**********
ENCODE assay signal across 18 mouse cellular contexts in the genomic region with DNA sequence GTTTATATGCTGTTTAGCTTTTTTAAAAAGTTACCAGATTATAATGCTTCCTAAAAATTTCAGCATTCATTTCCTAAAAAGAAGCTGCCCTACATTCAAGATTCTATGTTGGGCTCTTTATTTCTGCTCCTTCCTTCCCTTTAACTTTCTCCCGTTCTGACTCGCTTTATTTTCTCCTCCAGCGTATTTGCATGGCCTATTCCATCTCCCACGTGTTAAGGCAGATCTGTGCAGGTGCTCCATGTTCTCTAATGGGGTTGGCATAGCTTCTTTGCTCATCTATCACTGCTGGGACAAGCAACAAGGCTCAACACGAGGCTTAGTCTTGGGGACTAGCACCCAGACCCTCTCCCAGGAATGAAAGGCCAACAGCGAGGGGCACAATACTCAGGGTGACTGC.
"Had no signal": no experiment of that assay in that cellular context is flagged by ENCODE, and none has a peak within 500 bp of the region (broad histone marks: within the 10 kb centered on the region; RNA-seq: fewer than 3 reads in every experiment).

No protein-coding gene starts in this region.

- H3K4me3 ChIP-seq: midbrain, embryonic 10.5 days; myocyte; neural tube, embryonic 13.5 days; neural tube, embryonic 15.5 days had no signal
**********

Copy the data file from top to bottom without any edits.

ENCODE assay signal across 18 mouse cellular contexts in the genomic region with DNA sequence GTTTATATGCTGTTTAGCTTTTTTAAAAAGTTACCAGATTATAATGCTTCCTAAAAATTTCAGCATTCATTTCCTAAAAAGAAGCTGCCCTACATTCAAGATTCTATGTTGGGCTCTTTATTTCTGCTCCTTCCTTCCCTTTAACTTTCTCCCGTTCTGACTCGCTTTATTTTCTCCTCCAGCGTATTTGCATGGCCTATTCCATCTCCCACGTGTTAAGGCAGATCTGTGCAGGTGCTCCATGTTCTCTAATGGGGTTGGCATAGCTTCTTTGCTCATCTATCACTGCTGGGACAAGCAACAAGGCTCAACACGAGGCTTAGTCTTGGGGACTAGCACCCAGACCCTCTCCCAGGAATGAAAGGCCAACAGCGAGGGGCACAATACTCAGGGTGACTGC.
"Had no signal": no experiment of that assay in that cellular context is flagged by ENCODE, and none has a peak within 500 bp of the region (broad histone marks: within the 10 kb centered on the region; RNA-seq: fewer than 3 reads in every experiment).

No protein-coding gene starts in this region.

- H3K4me3 ChIP-seq: midbrain, embryonic 10.5 days; myocyte; neural tube, embryonic 13.5 days; neural tube, embryonic 15.5 days had no signal